Longshan Temple – Taipei, Taiwan

Even if you only have a half day in Taipei make sure you get to the Longshan Temple!  Its a stunning Buddhist temple with regular visitors and local parishoners.  Founded in 1738 as a haven for Chinese immigrants from Fujian the settlers built Longshan in honor of Kuan-in the Buddhist goddess of mercy.

Long Shao Temple

How to get to Longshan Temple
MRT Station: Longshan Station
Hours: 6am to 10pm
Fee: Free


Longshan (alternately spelled Lungshan) was erected in the Manka district of Taipei.  It was dedicated after the Lungshan temple in their home town and aptly named for the root temple.


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Seoraksan in autumn – Seoul Hiking Group

I love Seoraksan National Park, I hate early mornings.  3 am.  “I can do this!” I thought to myself.

Nope.  I give up, you win this round nature.  I closed my eyes. 5 more minutes was all I needed.  Then I would be ready, after all Seoraksan is famous throughout South Korea for its fall foliage.

The bus slowed to a stop and idle movement turned into shambling zombies slowly rising and departing half asleep.  I willed myself to get up, eyes still closed I peeked with my left.  There was Warren.  No wait.  He was on the other bus.  Gotta channel my inner Warren and get people ready to go!


Dragging myself off the seat I grabbed my bag and headed into the crisp autumn morning.  Wait, this isn’t morning.  We are here well before the asscrack of dawn.  With any luck we’ll see dawn’s beautiful spectacle from the top of Korea’s 3rd highest peak, Daechongbong.  We started off in the darkness only to find hundreds, perhaps even thousands of Koreans with the same idea.  Never have I ever seen such a traffic jam on a hiking trail!




Slowly the crowd thinned out as some of us ducked, dived, dipped and dodged our way through the line sneaking ahead only to find the crowd grow dense yet again at the next staircase.  Climbing ever higher the wind began whipping through the leafless trees (at this altitude in mid-October the leaves have already fallen).  A purple-orange hue crept over the horizon threatening to emerge moments too soon.   Forgetting the soreness in my legs I pushed ever onward, stopping only for the occasional traffic jam from 3am all the way until up 1708 meters to the top of Daecheongbong by 6:45!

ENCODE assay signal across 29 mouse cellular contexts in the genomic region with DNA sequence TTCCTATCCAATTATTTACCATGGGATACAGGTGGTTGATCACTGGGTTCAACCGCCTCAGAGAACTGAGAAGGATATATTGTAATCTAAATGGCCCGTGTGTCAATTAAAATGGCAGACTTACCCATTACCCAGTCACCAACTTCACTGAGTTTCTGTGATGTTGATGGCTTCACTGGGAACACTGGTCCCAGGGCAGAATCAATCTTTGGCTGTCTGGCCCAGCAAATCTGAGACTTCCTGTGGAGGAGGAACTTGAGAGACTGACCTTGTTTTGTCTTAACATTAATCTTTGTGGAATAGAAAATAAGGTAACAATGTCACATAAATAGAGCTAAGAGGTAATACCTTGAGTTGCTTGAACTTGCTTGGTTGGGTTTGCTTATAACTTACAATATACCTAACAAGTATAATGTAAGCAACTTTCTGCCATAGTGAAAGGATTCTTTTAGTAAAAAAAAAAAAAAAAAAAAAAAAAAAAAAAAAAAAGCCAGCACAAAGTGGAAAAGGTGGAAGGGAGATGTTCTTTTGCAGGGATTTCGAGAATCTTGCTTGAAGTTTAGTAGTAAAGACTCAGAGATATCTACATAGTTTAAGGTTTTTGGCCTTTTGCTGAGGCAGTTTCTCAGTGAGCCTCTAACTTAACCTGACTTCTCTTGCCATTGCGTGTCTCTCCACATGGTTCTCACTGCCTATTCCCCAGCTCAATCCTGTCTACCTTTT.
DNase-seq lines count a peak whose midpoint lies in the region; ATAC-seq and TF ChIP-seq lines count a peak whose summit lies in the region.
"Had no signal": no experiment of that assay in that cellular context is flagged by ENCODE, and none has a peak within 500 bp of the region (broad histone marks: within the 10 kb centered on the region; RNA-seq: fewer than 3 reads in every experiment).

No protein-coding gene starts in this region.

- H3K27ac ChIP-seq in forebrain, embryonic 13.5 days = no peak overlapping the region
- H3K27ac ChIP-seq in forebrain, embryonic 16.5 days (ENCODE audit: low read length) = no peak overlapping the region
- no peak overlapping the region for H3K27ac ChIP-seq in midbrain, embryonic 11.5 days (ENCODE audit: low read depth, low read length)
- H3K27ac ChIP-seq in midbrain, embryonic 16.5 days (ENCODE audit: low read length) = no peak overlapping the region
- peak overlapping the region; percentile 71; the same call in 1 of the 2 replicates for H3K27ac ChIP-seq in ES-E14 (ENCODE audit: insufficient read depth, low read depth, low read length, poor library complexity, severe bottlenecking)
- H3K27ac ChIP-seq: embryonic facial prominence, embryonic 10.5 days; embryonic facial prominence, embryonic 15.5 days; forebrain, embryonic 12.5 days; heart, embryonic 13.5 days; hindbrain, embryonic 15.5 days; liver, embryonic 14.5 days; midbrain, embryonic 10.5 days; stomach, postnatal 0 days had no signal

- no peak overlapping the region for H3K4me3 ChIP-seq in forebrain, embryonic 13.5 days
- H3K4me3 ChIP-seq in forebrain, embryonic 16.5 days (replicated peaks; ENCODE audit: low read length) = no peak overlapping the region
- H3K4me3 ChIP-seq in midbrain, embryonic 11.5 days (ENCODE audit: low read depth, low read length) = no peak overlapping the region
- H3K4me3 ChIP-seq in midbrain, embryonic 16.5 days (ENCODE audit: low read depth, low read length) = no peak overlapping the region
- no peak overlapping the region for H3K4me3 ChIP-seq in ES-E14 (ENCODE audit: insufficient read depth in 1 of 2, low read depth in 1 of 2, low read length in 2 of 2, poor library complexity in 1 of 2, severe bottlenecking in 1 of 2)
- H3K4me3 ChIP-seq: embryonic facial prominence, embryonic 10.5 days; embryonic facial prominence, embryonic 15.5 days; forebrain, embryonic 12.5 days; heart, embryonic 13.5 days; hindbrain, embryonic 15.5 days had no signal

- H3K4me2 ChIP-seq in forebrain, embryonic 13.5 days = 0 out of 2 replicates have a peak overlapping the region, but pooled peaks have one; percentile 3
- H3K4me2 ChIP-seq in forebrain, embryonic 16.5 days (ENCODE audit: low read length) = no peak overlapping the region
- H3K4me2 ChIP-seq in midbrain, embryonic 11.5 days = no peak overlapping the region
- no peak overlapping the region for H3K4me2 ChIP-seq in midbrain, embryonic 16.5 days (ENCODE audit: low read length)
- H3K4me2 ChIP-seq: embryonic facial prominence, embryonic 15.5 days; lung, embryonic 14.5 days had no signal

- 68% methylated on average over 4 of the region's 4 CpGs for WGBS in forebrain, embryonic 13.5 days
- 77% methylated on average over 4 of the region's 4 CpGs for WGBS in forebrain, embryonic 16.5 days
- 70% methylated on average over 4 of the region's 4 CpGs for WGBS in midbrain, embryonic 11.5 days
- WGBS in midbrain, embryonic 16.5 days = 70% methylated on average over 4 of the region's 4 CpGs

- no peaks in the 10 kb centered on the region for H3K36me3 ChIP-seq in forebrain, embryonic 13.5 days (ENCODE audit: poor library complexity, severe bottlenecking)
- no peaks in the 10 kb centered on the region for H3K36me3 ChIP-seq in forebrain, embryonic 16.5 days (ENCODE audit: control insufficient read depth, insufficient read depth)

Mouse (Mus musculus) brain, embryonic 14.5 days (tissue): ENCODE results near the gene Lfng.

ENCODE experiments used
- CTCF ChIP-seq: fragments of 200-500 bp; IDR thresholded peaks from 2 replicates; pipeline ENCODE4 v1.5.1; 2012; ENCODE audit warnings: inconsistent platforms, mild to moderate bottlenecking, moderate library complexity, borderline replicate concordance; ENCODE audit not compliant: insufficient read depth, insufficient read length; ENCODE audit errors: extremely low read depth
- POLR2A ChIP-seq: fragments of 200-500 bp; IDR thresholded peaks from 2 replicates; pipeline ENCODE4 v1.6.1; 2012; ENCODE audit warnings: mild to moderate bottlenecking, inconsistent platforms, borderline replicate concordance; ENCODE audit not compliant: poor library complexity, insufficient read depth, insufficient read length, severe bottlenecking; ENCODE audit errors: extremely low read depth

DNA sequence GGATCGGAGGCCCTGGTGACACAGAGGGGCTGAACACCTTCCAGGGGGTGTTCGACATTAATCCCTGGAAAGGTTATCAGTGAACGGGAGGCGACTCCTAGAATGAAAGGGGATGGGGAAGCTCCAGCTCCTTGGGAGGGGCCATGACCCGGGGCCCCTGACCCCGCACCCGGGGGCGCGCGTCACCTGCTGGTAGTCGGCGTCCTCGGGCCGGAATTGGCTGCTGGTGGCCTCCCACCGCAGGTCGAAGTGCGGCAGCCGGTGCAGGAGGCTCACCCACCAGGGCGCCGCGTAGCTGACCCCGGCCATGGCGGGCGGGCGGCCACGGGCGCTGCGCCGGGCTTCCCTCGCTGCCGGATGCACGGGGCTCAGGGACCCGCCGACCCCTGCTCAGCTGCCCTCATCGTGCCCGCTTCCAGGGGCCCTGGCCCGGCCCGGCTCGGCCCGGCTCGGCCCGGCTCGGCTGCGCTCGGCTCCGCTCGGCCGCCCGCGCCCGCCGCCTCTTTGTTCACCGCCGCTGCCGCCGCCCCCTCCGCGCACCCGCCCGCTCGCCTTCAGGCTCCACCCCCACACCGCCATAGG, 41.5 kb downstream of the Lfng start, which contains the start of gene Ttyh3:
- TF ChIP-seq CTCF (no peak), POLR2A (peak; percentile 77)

Crowded sunrise at the top of Daecheongbong


My German buddy Peter giving the sunrise a hug from 1708 meters


What a view!  Last time I tried this hike I was too sore and all too slow.  Yeah this was my second time summiting Daecheongbong but there’s something magical about watching sun rise over the ocean from nearly 2 kilometers up.  Slowly more of our 90 person group wandered to the peak.  We had about a dozen of us up here snacking and snapping away; I knew Jungcheong shelter was just a few hundred meters below and decided to skip a big breakfast at the peak in lieu of warmer conditions.


Descending is a downright pleasant experience after turning it up to full throttle on Daecheongbong’s steep trails.  We strolled among the branches and rocks and were inspired by Dinosaur Ridge to our right when I suddenly became unsure if my knees would hold out for that exhausting finish.

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Pausing for photo breaks, a few snacks and a regular breather we crossed a river and made it to Huiungak shelter by 9:15 (10am was the latest we could leave if we wanted to attempt Dinosaur Ridge).  Warren and a few dozen of our hiking buddies were waiting and snacking when suddenly Warren told everyone to head to the first peak of Dinosaur Ridge for a picnic.  Up there we’ll have a magnificent view and an abundance of sunshine; the only advantage to Huiungak shelter was a water supply and the ability to buy ramen or canned tuna.


The steep climb to Dinosaur Ridge’s first peak combines 2 series of rope climbs as we scrambled up the rock face.  In between these treacherous paths lies a narrow, flat, stony walkway.  Here we began to catch some glimpses of fall colors before getting to the final set of ropes.  Pulling hand over hand we ascended to a precipice with a handful of (mostly Korean) tourists and a stunning view.


Posing at the top of Dinosaur Ridge’s first peak


Dino Peak Panorama 2

Click for an awesome panorama from Dinosaur Ridge’s first peak

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Geumsan, Namhae Morning Hike – Seoul Hiking Group

Namhae island sports a beautiful array of forested trails so of course Seoul Hiking Group picked the best one for our sunrise hike!  The bus left our sleeping counterparts at the pension at 6am and we arrived at the base of Geumsan shortly after.  The hike began fairly flat through the woods for the first 30 minutes and was a great way to detox from yesterday’s Namhae Oktoberfest and the Jinju Lantern festival two days prior.